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BEYOND THE CROSS

“Most assuredly, I say to you that you will weep and lament, but the world will rejoice; and you will be sorrowful, but your sorrow will be turned into joy” (John 16:20).

Michael the ten year old had a great desire to learn Judo even though he had lost his left arm in an accident. He soon started his training under a very famous master. His master taught him only one style even though he was in training for three months. Disheartened one day he gathered up the nerves to ask his master why he didn’t teach him anything else. His master’s response was, ‘I believe this step is enough for you.’ He trusted the master and continued to practice earnestly.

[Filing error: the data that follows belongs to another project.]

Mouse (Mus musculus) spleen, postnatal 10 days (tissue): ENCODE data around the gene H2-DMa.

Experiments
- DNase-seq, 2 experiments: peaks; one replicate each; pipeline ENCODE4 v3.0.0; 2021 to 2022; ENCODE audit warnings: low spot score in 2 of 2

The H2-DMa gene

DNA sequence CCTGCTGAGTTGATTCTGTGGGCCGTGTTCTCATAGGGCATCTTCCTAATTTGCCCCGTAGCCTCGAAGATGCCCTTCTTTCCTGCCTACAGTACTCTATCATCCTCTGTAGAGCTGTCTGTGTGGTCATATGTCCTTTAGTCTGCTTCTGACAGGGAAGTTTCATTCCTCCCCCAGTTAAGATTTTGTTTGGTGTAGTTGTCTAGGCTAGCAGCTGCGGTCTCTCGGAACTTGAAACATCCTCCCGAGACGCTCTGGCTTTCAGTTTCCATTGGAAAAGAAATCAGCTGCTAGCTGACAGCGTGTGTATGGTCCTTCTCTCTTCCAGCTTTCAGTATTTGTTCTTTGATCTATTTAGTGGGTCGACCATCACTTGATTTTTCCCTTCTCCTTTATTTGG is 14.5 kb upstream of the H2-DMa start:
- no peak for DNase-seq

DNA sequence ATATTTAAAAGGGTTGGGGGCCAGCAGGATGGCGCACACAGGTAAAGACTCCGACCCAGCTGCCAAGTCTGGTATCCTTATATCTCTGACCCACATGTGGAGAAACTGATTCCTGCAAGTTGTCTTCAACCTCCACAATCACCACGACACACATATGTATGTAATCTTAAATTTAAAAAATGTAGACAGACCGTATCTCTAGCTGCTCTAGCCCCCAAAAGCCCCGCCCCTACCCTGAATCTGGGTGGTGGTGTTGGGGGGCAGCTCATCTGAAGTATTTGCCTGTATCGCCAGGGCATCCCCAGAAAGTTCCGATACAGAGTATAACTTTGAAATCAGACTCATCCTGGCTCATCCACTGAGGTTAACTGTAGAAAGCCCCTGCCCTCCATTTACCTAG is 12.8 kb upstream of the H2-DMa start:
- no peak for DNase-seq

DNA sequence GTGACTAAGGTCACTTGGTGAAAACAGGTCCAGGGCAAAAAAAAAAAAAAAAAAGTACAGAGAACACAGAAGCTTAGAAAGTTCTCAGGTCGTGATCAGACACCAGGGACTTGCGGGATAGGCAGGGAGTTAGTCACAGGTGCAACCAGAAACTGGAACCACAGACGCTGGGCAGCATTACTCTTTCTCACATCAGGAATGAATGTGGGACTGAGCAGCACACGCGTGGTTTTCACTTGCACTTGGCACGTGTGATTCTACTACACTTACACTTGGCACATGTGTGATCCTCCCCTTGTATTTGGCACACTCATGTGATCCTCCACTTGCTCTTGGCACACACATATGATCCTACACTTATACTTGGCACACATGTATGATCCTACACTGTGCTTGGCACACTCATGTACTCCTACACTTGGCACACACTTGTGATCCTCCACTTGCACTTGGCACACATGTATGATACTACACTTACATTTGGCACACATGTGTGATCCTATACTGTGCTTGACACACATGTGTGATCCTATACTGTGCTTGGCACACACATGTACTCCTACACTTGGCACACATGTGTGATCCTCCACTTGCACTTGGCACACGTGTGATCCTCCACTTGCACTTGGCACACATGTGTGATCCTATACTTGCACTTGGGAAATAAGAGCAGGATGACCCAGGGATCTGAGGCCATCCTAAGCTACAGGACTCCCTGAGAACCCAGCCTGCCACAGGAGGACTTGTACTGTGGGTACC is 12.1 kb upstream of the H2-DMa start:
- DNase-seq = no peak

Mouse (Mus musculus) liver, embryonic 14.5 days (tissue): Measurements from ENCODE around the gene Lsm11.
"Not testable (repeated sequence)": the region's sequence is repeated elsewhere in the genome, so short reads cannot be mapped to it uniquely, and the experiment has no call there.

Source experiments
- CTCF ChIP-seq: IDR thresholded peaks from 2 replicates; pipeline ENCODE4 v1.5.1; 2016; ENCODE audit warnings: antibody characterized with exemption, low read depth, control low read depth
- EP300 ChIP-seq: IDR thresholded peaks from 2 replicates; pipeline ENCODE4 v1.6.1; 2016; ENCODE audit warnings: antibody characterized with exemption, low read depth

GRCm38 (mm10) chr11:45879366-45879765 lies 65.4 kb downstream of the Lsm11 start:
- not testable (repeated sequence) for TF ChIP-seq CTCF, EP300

Soon there was a contest and Michael participated and won all the levels of the contest. On their way back, Michael asked his master, ‘How was I able to beat my opponents with only this step?’ The master replied, ‘you learnt the most difficult step of all, the only way your opponent could have won is by capturing your left arm.’

We are often tormented by the unexpected trials and tribulations that afflict us. We often lose hope and enter into a world of darkness. We may be lamenting like the Psalmist crying, “I am weary with my groaning; All night I make my bed swim; I drench my couch with my tears” (Psalm 6:6). We must remember that during such times rather than blaming God for abandoning us, we must see these situations in our lives as an opportunity given by God to be part of Christ’s sufferings. Let us carry our cross and follow Jesus during this Lenten season.

When St Paul was desolate and in pain Jesus consoles him saying, “My grace is sufficient for you, for my strength is made perfect in weakness” (2 Cor 12:9). May these same words of consolation be our hope in our sufferings.

Fr. Prince Chakkalayil CST

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